Jarren Duran candidly addresses 2022 struggles, criticism from fans


It's been a long summer for Jarren Duran.

The talented Red Sox prospect took over as Boston's starting center fielder in late June but struggled mightily as both a hitter and a fielder. He hit just .220 with 63 strikeouts in 57 games and made several glaring blunders in the field -- the worst a Raimel Tapia fly ball he lost in the lights on July 22 to allow an inside-the-park grand slam against the Toronto Blue Jays -- before being sent back down to Triple-A this past weekend.

While Duran has taken plenty of heat from Red Sox fans amid the team's tumble out of contention, apparently no one has been harder on the 25-year-old than himself.

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"I can’t talk about too much of it, but I’ve been pretty low this year," Duran told MassLive.com's Chris Cotillo last week. "It has been a struggle to stay here (in the majors).

“I try so hard to please everybody so when I hear people badmouthing me and they’re our home fans, I take it to heart. It’s like, ‘Dang, I need to try harder because I’m just trying to make everybody happy.’ It’s so hard. It’s a (game of failure), a (sport of failure). I just ask for forgiveness whenever I don’t do what they ask me to do. I’m trying my best. I just hope they know that."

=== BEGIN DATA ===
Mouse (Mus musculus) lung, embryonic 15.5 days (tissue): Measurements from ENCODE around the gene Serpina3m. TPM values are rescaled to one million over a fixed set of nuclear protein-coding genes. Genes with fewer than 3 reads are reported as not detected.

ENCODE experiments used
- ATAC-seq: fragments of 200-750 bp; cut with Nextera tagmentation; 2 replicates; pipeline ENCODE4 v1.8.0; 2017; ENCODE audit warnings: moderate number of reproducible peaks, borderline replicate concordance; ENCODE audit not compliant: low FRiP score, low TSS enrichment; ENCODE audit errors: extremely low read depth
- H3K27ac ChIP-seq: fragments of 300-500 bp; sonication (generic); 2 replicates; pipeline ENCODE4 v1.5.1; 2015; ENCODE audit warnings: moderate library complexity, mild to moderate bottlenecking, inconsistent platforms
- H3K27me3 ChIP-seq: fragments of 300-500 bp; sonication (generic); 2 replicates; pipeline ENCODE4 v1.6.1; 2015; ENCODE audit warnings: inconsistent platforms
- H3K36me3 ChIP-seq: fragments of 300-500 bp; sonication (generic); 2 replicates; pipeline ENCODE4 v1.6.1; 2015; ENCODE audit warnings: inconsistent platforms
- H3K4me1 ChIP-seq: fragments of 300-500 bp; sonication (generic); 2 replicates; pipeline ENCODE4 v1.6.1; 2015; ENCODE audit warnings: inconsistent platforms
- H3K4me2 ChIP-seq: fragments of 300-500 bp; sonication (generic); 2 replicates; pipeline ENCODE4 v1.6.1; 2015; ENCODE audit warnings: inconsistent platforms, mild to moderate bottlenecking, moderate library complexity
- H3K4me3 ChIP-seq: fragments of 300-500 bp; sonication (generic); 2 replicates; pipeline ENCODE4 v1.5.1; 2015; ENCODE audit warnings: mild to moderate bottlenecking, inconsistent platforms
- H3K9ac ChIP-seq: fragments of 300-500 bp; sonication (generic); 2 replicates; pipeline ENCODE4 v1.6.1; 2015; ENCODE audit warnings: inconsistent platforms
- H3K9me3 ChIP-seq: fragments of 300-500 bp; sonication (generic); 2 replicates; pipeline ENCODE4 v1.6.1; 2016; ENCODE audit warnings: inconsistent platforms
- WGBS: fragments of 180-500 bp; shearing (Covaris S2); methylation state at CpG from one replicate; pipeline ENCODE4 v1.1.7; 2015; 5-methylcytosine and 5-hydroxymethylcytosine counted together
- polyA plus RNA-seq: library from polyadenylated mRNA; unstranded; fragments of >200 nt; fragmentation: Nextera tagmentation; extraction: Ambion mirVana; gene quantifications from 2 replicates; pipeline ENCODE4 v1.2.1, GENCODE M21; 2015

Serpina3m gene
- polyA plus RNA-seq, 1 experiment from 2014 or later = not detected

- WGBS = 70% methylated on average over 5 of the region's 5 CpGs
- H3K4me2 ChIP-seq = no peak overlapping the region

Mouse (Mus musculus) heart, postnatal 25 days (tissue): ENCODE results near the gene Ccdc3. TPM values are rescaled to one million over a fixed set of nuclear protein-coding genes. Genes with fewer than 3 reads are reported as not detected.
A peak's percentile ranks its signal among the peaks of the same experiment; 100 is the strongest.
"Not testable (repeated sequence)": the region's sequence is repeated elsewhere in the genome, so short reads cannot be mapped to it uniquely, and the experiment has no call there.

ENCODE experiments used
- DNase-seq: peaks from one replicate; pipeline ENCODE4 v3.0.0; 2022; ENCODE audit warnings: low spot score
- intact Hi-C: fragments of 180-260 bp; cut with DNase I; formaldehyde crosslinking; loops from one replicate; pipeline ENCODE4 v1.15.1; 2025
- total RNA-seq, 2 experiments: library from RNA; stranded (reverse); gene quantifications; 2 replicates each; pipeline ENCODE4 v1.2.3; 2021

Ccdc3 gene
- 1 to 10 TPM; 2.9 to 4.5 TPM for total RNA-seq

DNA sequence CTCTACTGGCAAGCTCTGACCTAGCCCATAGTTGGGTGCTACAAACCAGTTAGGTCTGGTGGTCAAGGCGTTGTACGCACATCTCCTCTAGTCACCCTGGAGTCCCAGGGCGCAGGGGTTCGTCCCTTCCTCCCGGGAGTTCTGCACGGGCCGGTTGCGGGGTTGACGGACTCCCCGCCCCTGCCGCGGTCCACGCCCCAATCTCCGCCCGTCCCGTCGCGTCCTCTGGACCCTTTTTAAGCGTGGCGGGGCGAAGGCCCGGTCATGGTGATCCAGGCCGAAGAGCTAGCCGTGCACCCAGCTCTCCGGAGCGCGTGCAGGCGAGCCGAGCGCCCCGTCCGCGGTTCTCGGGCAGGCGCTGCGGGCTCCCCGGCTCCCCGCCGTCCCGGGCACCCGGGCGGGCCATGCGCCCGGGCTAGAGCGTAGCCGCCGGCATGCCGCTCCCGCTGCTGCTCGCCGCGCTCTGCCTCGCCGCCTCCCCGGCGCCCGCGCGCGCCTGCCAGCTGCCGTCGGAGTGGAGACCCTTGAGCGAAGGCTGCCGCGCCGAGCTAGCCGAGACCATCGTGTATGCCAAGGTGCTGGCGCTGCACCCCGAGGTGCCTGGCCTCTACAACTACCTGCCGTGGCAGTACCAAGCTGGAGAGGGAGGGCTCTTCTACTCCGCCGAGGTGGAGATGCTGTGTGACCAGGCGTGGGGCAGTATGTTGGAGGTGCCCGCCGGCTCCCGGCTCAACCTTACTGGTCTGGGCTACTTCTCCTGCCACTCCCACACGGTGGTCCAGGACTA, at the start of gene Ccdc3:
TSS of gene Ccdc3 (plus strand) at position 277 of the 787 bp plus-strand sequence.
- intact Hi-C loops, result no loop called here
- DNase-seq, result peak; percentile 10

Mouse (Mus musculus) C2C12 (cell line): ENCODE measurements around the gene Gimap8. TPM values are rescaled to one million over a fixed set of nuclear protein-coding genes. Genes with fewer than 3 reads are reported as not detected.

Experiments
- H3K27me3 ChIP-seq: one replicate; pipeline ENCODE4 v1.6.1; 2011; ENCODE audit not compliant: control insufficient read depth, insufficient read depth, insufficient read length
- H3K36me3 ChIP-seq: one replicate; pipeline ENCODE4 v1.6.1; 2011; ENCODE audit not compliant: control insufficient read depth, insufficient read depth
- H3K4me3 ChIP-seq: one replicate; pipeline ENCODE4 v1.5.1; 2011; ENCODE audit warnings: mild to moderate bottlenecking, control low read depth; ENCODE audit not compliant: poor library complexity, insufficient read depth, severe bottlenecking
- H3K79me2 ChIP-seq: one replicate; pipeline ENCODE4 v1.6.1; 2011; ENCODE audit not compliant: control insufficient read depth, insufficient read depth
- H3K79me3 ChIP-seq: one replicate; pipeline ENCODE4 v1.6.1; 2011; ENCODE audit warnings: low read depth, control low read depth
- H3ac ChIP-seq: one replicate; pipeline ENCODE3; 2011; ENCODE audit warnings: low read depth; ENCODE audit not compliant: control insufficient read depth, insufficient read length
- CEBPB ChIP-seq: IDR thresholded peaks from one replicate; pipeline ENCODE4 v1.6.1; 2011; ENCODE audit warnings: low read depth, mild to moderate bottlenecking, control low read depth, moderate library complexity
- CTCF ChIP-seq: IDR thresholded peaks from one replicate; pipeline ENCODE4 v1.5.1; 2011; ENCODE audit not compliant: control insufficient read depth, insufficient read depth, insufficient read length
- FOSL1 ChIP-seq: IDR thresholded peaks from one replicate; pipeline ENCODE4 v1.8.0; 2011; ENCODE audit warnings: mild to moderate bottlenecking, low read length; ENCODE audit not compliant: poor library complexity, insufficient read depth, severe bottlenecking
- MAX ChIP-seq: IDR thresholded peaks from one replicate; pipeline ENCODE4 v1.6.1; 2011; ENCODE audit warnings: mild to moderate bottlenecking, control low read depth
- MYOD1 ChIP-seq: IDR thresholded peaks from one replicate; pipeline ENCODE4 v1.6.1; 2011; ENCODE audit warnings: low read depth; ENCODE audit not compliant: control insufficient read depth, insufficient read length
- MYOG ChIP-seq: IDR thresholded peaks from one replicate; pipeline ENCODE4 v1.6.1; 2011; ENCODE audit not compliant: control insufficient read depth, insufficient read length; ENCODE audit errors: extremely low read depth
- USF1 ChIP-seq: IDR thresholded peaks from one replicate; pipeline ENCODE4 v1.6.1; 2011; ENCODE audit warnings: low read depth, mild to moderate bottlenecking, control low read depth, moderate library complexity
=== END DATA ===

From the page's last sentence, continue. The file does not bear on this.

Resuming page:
Duran added that he's kept most of his mental struggles to himself this year, declining to talk to family members and even teammates about his rough season.

"I’m kind of just tearing myself up internally and get pretty depressed and stuff like that. I find it hard to reach out to people because I don’t want to bother other people with my problems. I kind of just build it up inside myself, which obviously makes everything a lot worse."

It's admirable of Duran to open up about how his play on the field has impacted him off the field. Red Sox fans have taken many of their frustrations with the 2022 season out on Duran, and it's clearly weighing on him.

The Red Sox also didn't exactly set Duran up for success this season, either. Even as he looked overmatched at the big-league level, Boston kept him as its starting center fielder, releasing Jackie Bradley Jr. and failing to acquire outfield depth at the MLB trade deadline outside 34-year-old Tommy Pham.

Duran would benefit from more time in the minors to improve his game this season and the Red Sox investing in more outfield talent in 2023 to put less of a burden on him. In the meantime, he's doing his best to get used to the criticism.

"(Fans are) just calling it as it is," Duran said. "I'm obviously not doing very good. A lot of fans would want me out of here but (the media) just asks the questions they need to ask. I think they have been fair to me."

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